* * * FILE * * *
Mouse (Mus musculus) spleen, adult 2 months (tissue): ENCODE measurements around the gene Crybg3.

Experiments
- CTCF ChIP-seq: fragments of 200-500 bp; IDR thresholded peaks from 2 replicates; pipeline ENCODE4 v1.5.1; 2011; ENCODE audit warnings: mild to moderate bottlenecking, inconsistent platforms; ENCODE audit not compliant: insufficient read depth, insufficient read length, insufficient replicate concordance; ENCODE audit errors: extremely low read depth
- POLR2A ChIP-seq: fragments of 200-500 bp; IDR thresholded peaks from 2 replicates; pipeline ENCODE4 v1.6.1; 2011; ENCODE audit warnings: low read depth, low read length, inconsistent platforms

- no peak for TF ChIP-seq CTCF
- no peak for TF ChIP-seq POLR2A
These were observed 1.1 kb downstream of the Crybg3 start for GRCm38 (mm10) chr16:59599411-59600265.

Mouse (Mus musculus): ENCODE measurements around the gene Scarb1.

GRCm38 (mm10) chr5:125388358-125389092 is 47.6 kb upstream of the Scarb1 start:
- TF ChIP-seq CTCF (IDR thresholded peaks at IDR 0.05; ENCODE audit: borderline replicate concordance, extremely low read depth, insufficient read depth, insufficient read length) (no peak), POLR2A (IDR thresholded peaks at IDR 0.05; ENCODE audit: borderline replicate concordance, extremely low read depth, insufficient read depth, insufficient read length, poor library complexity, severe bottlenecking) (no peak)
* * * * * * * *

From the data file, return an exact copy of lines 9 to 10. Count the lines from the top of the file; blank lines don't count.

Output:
GRCm38 (mm10) chr5:125388358-125389092 is 47.6 kb upstream of the Scarb1 start:
- TF ChIP-seq CTCF (IDR thresholded peaks at IDR 0.05; ENCODE audit: borderline replicate concordance, extremely low read depth, insufficient read depth, insufficient read length) (no peak), POLR2A (IDR thresholded peaks at IDR 0.05; ENCODE audit: borderline replicate concordance, extremely low read depth, insufficient read depth, insufficient read length, poor library complexity, severe bottlenecking) (no peak)